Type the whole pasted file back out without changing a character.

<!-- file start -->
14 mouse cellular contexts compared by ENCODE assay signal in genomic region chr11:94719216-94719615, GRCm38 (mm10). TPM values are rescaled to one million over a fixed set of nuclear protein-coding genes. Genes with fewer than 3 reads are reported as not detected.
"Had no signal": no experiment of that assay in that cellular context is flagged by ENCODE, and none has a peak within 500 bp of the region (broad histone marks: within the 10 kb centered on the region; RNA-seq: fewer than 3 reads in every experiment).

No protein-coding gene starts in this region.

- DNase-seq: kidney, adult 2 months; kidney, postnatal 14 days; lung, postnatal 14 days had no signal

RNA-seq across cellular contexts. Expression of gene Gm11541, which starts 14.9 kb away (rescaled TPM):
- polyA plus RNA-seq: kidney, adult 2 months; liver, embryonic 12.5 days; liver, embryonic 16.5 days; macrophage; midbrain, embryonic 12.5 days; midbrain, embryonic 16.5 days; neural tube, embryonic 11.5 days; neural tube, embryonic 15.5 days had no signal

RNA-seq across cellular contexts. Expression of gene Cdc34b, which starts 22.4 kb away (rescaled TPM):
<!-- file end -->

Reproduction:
14 mouse cellular contexts compared by ENCODE assay signal in genomic region chr11:94719216-94719615, GRCm38 (mm10). TPM values are rescaled to one million over a fixed set of nuclear protein-coding genes. Genes with fewer than 3 reads are reported as not detected.
"Had no signal": no experiment of that assay in that cellular context is flagged by ENCODE, and none has a peak within 500 bp of the region (broad histone marks: within the 10 kb centered on the region; RNA-seq: fewer than 3 reads in every experiment).

No protein-coding gene starts in this region.

- DNase-seq: kidney, adult 2 months; kidney, postnatal 14 days; lung, postnatal 14 days had no signal

RNA-seq across cellular contexts. Expression of gene Gm11541, which starts 14.9 kb away (rescaled TPM):
- polyA plus RNA-seq: kidney, adult 2 months; liver, embryonic 12.5 days; liver, embryonic 16.5 days; macrophage; midbrain, embryonic 12.5 days; midbrain, embryonic 16.5 days; neural tube, embryonic 11.5 days; neural tube, embryonic 15.5 days had no signal

RNA-seq across cellular contexts. Expression of gene Cdc34b, which starts 22.4 kb away (rescaled TPM):